April 22, 2016
eMail Productivity: Automate Course Certificates
Consider using your bulk email application, such as iContact, to automate this process. There is a little set up involved but, once it's done, it's quick and easy to use.
How to set-up your certificates:
First design a certificate template in your email application. You can do this in much the same way as you would in Word. Leave blank areas for the person's name and the completion date. If you teach different topics, you can also leave a blank area for the course name to fill in. If there are other pieces of info to be included, such as professional accreditation codes, location, or student numbers, leave blank areas for those, too. Now save your template as a draft - we'll come back to it.
Next create the custom fields you're going to need. Your application already has fields for first and last name but not for things like completion date or course title - you'll need to set these up yourself. As an example, let's say you set up segments called compdate and coursetitle.
Now open your draft certificate template and plug in the form fields. Again, this is done very much the same as using merge fields in Word. In the area for the person's name, enter the field names in square brackets - [fname] [lname]. In the the area for completion date, enter [compdate], and so on with the other fields.
That's the set-up part. Now you're ready to send those certificates by email once your next course is finished. Can you believe it'll take less than 10 minutes to customize and send those certificates, whether it's 30 or 300?
How to send your certificates:
Set up a new list in your email application. It'll be temporary but you won't want to reuse the same list name in the future, so I suggest using something distinct like the date.
Upload your attendee list in spreadsheet format. It must have columns for each of the merge fields you're using in your certificate. If we use the same example from above, the spreadsheet will have 5 columns labelled: [fname], [lname], [email], [compdate] and [coursetitle]. The exact process will vary depending on your software but the list upload done properly will result in those contacts having the custom fields assigned.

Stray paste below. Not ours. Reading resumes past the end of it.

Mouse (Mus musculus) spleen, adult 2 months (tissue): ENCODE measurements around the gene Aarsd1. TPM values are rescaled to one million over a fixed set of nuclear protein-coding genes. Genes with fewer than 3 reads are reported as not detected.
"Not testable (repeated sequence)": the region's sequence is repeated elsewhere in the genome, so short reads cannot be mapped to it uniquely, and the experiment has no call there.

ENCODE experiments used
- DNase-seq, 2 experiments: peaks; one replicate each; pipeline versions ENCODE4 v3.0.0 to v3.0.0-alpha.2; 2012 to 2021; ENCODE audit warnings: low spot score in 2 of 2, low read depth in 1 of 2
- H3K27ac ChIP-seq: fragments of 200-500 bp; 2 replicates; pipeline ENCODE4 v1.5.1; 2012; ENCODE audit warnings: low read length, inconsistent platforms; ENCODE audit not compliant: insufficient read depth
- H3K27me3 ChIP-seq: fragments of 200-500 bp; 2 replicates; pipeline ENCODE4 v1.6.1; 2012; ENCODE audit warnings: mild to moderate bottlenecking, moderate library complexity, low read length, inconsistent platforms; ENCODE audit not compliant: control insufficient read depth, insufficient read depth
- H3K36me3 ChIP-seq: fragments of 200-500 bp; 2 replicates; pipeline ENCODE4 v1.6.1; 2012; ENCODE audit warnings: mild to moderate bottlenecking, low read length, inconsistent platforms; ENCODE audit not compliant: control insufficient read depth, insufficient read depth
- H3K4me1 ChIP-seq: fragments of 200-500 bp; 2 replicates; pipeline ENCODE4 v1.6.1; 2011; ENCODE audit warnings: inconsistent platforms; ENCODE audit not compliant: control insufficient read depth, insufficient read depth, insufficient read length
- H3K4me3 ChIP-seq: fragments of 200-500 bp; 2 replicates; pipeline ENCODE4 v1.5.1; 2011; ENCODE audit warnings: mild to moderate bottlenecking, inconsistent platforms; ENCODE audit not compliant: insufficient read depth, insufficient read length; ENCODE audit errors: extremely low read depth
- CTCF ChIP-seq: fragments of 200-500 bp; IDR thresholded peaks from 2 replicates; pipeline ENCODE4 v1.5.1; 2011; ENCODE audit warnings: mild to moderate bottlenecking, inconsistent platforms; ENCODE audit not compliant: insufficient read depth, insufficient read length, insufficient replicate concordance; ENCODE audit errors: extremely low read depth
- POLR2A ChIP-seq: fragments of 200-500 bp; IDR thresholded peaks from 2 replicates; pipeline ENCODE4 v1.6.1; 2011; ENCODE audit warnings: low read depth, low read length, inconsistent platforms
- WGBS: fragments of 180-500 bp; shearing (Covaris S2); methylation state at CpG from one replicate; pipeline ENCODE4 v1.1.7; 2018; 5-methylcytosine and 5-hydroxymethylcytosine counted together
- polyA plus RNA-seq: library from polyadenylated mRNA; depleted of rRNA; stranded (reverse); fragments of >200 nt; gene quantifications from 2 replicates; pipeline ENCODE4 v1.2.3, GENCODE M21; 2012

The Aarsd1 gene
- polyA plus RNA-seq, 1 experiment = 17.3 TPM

Send the certificates. Open your draft template, pick the list to send to (the one you just set up), and send.
Warning! Test it.
After the set-up, run a test using a spreadsheet with your own information following the send process above. Remember to proof for errors.
The person who receives the certificate has options, such as printing the email or converting to .pdf to save. It's also easy to forward on to their HR department or supervisor for tracking.
If you are good about gathering your attendees' information, the certificate sending really will be less than 10 minutes. The savings of this process will quickly add up when you're regularly sending certificates.
(Of course, we can do the set-up, and even the sending, for you. Contact me for details and pricing.)
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| Keywords: email, email productivity, event promotion, newsletter applications, processes, productivity
Linda Daley of Daley Progress Inc. helps busy small business owners get their content in front of their fans. Get 10 QUICK & EASY CONTENT TEMPLATES when you subscribe to her newsletter full of practical marketing tips for small business owners.